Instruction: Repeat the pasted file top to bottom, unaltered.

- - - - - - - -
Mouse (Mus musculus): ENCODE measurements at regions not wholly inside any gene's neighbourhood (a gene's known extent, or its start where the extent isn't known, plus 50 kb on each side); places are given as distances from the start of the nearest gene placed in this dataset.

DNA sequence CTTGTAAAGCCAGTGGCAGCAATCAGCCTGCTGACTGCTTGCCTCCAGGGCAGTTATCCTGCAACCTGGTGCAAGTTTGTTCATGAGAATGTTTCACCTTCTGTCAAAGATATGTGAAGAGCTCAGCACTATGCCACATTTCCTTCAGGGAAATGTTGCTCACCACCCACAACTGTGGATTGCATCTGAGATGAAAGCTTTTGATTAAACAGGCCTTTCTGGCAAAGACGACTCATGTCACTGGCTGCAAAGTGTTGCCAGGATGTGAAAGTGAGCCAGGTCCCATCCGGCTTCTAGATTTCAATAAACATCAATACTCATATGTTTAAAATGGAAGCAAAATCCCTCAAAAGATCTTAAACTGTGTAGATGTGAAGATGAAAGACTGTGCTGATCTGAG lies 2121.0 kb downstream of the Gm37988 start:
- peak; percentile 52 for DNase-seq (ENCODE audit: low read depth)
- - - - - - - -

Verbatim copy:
Mouse (Mus musculus): ENCODE measurements at regions not wholly inside any gene's neighbourhood (a gene's known extent, or its start where the extent isn't known, plus 50 kb on each side); places are given as distances from the start of the nearest gene placed in this dataset.

DNA sequence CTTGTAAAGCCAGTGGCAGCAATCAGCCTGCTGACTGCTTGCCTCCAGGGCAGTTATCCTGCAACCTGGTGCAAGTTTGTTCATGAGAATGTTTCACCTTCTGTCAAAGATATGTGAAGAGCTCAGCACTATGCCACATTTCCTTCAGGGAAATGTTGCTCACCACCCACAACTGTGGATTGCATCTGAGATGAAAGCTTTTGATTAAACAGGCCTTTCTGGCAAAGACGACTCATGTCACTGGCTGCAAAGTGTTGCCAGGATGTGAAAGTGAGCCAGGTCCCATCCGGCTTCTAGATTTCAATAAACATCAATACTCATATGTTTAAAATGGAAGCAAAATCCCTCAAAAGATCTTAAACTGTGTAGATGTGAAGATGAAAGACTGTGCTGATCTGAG lies 2121.0 kb downstream of the Gm37988 start:
- peak; percentile 52 for DNase-seq (ENCODE audit: low read depth)